#37 The GLC and Acme
50 stories from The Acme Archive
The early history of Acme is intertwined with the Greater London Council (GLC), who formed a mutually beneficial relationship facilitating the renovation and rent-paying occupancy of derelict, often “blighted”, housing stock, where Acme was able to recycle hundreds of houses to support over 500 artists.
Set up in 1963 the GLC was responsible for running essential services, also sharing in the running of roads, housing, city planning etc with the London Boroughs. At this time, East London was still riddled with WWII bomb damage, and in the early 1970s it wasn’t uncommon to see streets lined with corrugated iron fronted houses. In the winter of 1972, David Panton and others approached the council about using some of the derelict houses due for future demolition. The council would not lease these buildings on an individual basis and instead suggested they form a housing association and charity. After a lot of back and forth with the Council in County Hall, then refusing to leave, in the spring of ‘73 the newly formed Acme Housing Association formed by 7 friends were offered two buildings.
Also in 1973, Labour took control of the GLC on a strongly socialist platform. With new housing powers, the GLC sought to tackle the problems of overcrowding and poor housing conditions, not unproblematically the solution was to move people to the suburbs creating satellite towns. This still left huge amounts of housing stock in the East End facing demolition. After spending three months doing up those first two houses on a very learn-as-you-go process, using the initial houses for themselves to live and work in, their contact at the GLC, Sid Metcalf, called them with 8 more houses to pass on. As time went on Acme and the GLC had struck a deal, taking on more and more properties, applying for grants from the Arts Council and the GLC to renovate and make safe.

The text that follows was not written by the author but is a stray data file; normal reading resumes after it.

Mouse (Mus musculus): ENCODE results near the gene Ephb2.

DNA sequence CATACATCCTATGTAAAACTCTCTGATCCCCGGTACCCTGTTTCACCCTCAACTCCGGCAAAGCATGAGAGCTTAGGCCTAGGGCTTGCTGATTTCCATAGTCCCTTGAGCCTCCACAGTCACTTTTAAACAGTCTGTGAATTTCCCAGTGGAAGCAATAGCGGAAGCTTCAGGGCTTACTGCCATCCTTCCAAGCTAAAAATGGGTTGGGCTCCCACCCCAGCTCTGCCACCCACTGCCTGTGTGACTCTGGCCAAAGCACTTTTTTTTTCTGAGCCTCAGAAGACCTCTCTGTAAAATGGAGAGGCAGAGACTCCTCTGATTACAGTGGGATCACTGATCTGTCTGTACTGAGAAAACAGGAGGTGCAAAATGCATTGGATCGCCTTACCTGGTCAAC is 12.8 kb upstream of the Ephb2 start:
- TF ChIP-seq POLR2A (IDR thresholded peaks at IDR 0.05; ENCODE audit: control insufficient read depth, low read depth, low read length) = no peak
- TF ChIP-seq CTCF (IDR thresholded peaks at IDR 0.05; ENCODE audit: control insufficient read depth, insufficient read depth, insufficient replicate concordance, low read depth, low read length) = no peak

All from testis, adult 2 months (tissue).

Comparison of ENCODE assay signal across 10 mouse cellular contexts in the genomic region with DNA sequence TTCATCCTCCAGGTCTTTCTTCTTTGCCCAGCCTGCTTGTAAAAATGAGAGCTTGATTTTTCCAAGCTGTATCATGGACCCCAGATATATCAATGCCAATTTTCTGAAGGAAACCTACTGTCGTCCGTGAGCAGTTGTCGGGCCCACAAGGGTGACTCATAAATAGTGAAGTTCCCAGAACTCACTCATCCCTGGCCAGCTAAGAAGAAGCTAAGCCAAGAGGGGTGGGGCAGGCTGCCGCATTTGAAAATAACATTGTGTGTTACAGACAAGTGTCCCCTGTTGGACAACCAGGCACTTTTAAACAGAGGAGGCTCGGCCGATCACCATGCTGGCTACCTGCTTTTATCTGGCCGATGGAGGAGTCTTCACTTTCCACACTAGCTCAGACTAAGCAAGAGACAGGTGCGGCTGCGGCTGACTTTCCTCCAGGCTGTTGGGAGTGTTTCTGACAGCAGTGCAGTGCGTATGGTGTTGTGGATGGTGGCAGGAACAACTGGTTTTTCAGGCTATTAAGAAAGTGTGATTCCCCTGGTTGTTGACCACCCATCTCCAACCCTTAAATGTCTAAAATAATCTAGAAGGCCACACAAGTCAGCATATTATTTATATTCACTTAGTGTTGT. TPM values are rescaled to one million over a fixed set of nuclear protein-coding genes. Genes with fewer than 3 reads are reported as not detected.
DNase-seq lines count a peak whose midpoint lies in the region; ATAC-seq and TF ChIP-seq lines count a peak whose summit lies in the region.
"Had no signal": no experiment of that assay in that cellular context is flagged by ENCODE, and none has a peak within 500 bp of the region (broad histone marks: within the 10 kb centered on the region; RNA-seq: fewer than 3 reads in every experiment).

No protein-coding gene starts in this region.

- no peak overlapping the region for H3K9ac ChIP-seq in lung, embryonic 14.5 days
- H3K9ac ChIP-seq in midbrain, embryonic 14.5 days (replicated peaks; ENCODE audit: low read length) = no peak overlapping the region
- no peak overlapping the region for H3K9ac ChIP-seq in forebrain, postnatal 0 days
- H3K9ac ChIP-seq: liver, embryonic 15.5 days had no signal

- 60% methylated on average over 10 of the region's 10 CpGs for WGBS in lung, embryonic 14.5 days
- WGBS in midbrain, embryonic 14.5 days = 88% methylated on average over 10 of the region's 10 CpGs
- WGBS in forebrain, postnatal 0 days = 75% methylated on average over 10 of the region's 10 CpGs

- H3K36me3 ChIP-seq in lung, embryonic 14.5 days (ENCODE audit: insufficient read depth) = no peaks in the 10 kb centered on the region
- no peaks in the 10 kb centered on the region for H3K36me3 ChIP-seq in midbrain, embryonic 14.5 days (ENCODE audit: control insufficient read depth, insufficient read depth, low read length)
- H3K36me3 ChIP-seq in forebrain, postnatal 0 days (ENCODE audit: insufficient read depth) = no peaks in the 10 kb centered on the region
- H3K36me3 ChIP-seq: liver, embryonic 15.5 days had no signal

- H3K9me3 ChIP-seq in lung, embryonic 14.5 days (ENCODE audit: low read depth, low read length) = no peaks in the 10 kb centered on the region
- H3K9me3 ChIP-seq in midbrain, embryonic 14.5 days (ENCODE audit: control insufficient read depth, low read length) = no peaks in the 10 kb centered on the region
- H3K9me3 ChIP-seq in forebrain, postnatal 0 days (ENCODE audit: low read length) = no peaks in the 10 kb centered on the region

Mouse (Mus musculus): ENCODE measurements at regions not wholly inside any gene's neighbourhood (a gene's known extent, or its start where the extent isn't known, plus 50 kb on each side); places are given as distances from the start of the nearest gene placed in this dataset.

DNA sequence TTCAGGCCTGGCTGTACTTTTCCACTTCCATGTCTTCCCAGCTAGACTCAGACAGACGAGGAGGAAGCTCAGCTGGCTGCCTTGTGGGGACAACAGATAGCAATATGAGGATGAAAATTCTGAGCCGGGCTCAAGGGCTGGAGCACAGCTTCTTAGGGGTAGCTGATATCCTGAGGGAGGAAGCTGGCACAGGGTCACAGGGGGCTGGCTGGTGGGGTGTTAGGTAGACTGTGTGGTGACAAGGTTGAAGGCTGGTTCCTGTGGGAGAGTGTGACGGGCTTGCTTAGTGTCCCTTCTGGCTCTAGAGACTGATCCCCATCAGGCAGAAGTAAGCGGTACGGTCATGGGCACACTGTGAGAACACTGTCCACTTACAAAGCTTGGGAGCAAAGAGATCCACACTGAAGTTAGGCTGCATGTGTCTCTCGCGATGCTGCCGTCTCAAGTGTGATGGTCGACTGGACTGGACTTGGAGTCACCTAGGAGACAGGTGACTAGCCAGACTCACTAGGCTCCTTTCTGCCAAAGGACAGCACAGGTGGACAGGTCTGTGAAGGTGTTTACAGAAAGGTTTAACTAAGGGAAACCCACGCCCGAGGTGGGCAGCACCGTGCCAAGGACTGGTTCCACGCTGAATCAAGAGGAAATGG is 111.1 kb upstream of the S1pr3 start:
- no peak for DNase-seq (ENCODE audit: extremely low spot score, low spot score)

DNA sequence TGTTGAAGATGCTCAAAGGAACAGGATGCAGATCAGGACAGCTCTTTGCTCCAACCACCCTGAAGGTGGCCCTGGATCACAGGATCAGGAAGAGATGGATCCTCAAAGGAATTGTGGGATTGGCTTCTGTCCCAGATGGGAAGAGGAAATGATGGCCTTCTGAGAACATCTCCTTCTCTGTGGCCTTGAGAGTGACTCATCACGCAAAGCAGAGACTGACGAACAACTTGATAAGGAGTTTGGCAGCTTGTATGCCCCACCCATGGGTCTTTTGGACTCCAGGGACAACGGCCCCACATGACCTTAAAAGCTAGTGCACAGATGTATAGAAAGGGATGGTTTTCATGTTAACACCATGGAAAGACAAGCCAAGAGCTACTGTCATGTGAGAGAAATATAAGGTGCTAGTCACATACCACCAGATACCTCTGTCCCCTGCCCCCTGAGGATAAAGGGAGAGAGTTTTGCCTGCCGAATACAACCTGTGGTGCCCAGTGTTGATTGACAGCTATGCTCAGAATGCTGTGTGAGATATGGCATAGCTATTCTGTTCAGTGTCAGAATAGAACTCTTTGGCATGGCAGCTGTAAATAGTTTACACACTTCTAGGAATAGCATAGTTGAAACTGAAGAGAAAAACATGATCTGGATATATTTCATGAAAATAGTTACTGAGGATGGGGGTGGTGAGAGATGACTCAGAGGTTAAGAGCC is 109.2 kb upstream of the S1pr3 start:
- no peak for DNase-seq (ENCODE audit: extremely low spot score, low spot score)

This was a favour that went both ways, Acme was solving their issue with unused housing stock and no incoming rents, with the GLC, as David Panton describes, unwittingly acting as “patrons of the arts” by providing artists with affordable places to live and work in the city. Acme then became the largest single user of short-use houses in the whole of London. This unheard-of new resource led to an influx of artists coming to the metropolis to set up homes and studios in the 1970s with new opportunities to live and work afforded by Acme’s low rent housing. This helped hundreds of artists establish themselves professionally, the effects of which can be seen in the thriving arts community of East London. Many of the houses in these areas, for example in what is now known as the Lincoln Estate, have conservation status, in part due to the artist tenants doing up their houses and saving them from demolition.
The property boom of the 1980s meant that housing stock dried up and Acme’s acquisition of properties had to change track. The GLC was extremely unpopular with the Prime Minister at the time, Margaret Thatcher, and so in 1986 the GLC was abolished with its powers absorbed into local boroughs and central government. Due to this, all housing stock leased by Acme was to be sold off, Acme tenants were eligible to buy the properties and so at the 11th hour those that could afford to, piled into County Hall to save their houses. This marked the end of the fruitful relationship between Acme and the GLC